The Difference Between American And German Pumpernickel Bread

When it comes to rye bread, few varieties have the bold intrigue of pumpernickel. Its, ahem, hearty nature, especially post-eating, even inspired its humorous name — devil's flatulence — when translated from German. However, the taste and texture are far from a joke. Pumpernickel is a seriously delicious thick rich bread, perfect served with a variety of savory toppings, fillings, and side bites.

Yet just how dense, and rye-forward a loaf is depends on the regional style. In the U.S., pumpernickel is crafted into a more familiar rounded loaf. It contains an airier texture, has a crust, and offers additional flavors for an aromatic result. This deviates from the original German concoction, which uses only dark rye flour for a very dense bread. Both are delicious but are quite different. And unpacking their differences showcases how the tasty bread comes together. So, let's dive into the details of these two pumpernickel loaves.

What is American pumpernickel bread?

American pumpernickel bread has a brown to black color, with varying shades. Its exterior crust is thick, encasing a chewy interior. It easily separates into crumbs and has a pleasantly sweet flavor. The use of cocoa and molasses is the usual combination that brings the rich sweetness, and while these components recreate the color of European pumpernickel bread they invoke a unique flavor palate.

The North American version employs a mixture of flours, typically both wheat and rye. For the starter, it's a dry yeast, which largely contributes to its bread-like texture. And with the use of various flour bases, the American loaf takes on a large variety of forms. Some incorporate cornmeal, while others stick to a mixture of all-purpose and rye. To finish the exterior crust, the bread is usually coated with poppy seeds, while some blend in caraway seeds, crafting an interesting aromatic loaf. American pumpernickel makes for tasty sandwich bread and goes well with rich soups and thick spreads. Plus, it's pretty shelf-stable and will keep for three days.

What is German pumpernickel bread?

German pumpernickel is a thick, dark brown bread. It doesn't have a crust and, when baked properly, has an even distribution of moisture. The bread gets its bold character from a specific type of rye flour. Sometimes referred to as pumpernickel flour, this product offers a coarser texture due to the inclusion of more of the grains' external layers. And this flour bakes especially well with sourdough, which is the most common starter for the bread. German pumpernickel only relies on the rye for flavor, which lends it a distinctive earthy character with a touch of sweetness, countered with a mild sourness from the sourdough starter. The texture is hefty and chewy, with a noticeably thick nature.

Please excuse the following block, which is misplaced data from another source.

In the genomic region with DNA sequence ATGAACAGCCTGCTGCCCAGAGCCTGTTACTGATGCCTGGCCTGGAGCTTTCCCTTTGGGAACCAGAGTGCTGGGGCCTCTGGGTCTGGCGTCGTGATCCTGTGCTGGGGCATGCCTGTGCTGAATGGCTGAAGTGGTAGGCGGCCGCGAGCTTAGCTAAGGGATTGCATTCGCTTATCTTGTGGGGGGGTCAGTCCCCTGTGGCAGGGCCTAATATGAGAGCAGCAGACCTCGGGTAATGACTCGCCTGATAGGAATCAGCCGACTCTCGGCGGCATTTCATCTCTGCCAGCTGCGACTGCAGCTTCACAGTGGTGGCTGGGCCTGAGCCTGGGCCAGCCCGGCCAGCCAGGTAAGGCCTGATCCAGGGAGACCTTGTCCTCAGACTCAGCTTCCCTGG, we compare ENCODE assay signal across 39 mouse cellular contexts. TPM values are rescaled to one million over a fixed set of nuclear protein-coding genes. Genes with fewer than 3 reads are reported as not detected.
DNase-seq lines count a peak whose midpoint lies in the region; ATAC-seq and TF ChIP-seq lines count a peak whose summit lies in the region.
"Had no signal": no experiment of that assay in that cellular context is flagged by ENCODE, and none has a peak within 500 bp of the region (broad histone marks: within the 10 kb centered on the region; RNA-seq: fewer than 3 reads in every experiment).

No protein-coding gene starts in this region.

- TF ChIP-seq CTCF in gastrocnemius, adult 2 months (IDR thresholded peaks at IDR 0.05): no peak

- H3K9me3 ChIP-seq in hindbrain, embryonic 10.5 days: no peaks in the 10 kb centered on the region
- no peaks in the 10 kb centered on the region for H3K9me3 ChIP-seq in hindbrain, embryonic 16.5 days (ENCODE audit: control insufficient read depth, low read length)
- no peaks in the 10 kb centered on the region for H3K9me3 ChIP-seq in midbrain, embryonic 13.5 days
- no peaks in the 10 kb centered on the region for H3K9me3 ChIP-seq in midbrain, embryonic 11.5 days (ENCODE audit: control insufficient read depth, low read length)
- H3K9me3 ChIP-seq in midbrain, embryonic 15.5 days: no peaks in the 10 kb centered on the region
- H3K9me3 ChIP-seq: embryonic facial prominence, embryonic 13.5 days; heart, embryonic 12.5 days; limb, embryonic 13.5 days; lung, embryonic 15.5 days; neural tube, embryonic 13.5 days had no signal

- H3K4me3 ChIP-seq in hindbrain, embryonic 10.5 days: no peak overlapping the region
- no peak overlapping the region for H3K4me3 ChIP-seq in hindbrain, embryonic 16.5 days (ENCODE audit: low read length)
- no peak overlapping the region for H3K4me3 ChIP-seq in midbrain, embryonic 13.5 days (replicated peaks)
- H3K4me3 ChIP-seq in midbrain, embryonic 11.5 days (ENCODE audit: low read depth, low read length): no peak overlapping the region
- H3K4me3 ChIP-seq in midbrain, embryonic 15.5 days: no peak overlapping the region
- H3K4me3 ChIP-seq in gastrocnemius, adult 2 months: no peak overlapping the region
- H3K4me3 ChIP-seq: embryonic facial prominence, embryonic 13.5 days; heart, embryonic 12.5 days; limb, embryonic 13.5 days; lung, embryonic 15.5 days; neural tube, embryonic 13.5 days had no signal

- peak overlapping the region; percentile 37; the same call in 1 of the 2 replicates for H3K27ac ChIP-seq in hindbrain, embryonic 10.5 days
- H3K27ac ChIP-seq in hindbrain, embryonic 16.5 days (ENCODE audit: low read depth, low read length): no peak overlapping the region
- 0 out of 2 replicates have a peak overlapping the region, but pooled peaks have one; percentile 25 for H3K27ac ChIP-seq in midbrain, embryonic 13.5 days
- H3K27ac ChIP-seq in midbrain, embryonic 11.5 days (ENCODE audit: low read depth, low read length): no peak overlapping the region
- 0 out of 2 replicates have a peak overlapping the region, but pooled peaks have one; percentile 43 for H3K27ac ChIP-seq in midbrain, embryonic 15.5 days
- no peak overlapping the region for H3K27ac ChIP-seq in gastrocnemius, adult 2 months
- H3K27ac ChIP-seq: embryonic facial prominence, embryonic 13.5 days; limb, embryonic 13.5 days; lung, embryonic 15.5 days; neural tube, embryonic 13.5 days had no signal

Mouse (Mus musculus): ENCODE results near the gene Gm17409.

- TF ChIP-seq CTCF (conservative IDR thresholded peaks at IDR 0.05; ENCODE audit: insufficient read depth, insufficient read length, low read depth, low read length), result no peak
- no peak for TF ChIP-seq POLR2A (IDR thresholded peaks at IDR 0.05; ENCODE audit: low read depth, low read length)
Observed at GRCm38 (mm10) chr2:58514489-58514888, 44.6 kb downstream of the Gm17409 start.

German pumpernickel originated in regions where wheat is difficult to harvest. As a rare rye-only bread, it's very nourishing and rich in minerals. A slice contains around 125 calories and offers large servings of fiber, iron, and some proteins, according to Nutritional Value. As a result, it makes for an excellent hearty snack, pairing well with rich-flavored toppings such as cold cuts, smoked fish, and cheese.

German pumpernickel is denser than American

German pumpernickel's denser character arises due to the rye flour base matched with a specific baking process. Exclusively rye flour — which has a rough texture — is formed into a dough and set into rectangular, covered molds. The bread is baked for a longer time at a lower temperature than bread is normally baked at. The process not only retains more water content but also encourages caramelization, which lends the loaf a naturally dark color. In traditional bakeries, the loaf is finished by steaming, prolonging the cooking process to as long as 24 hours, and giving it a very moist and rich finished texture and taste.

Conversely, American pumpernickel follows a more traditional baking practice, combining wheat with active yeasts to attain a quick rise. The bread is heated to a higher temperature and without a mold, lending a puffed shape associated with a regular loaf of bread. And while the rye flour is still present, it's not such a predominant character. As a result, American pumpernickel still results in a delicious loaf, albeit more similar in consistency to other everyday types of bread.

German pumpernickel has a more dominant rye flavor

Boosted by its rye flour base, German pumpernickel contains only a few additional components for flavor. Even packaged examples are sparse in their ingredients — relying on flour and sourdough for their taste. Largely, this is due to coarse rye flour's bold palate, which has complex, earthy flavors. Plus, this type of flour is higher in natural sugar, although some recipes do add molasses for extra caramelization. The resulting loaf has a rye-forward flavor, which defines its unique character.

Conversely, in American pumpernickel, many colorings and flavorings are introduced to lend the bread color and flavor. The bitterness of coffee and cocoa powder are frequent go-tos, supplemented with molasses for sweetness. Expect a loaf with less of a hearty, grain-forward essence than the German variety and, instead, a slightly sweet and bitter bread open to varying flavor combinations. Nonetheless, both are tasty savory options, equally suitable for a hearty lunch.